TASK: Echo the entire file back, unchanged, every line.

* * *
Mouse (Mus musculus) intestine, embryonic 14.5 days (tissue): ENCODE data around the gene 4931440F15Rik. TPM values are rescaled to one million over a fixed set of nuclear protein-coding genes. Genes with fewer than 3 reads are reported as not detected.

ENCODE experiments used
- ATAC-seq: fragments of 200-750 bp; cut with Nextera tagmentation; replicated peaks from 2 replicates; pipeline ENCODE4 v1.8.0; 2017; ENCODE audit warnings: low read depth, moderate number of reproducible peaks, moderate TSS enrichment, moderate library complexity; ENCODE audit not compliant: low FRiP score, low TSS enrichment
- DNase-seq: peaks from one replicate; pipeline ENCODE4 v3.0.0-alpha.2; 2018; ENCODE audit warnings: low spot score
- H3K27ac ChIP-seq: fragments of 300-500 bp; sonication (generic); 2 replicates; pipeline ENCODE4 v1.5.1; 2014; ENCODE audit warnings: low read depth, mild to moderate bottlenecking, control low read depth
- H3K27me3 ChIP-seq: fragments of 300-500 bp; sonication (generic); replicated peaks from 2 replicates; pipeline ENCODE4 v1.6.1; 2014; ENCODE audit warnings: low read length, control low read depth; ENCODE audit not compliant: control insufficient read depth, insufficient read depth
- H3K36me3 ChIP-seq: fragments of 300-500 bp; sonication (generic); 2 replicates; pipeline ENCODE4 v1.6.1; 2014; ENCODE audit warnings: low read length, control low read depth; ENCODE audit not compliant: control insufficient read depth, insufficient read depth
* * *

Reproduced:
Mouse (Mus musculus) intestine, embryonic 14.5 days (tissue): ENCODE data around the gene 4931440F15Rik. TPM values are rescaled to one million over a fixed set of nuclear protein-coding genes. Genes with fewer than 3 reads are reported as not detected.

ENCODE experiments used
- ATAC-seq: fragments of 200-750 bp; cut with Nextera tagmentation; replicated peaks from 2 replicates; pipeline ENCODE4 v1.8.0; 2017; ENCODE audit warnings: low read depth, moderate number of reproducible peaks, moderate TSS enrichment, moderate library complexity; ENCODE audit not compliant: low FRiP score, low TSS enrichment
- DNase-seq: peaks from one replicate; pipeline ENCODE4 v3.0.0-alpha.2; 2018; ENCODE audit warnings: low spot score
- H3K27ac ChIP-seq: fragments of 300-500 bp; sonication (generic); 2 replicates; pipeline ENCODE4 v1.5.1; 2014; ENCODE audit warnings: low read depth, mild to moderate bottlenecking, control low read depth
- H3K27me3 ChIP-seq: fragments of 300-500 bp; sonication (generic); replicated peaks from 2 replicates; pipeline ENCODE4 v1.6.1; 2014; ENCODE audit warnings: low read length, control low read depth; ENCODE audit not compliant: control insufficient read depth, insufficient read depth
- H3K36me3 ChIP-seq: fragments of 300-500 bp; sonication (generic); 2 replicates; pipeline ENCODE4 v1.6.1; 2014; ENCODE audit warnings: low read length, control low read depth; ENCODE audit not compliant: control insufficient read depth, insufficient read depth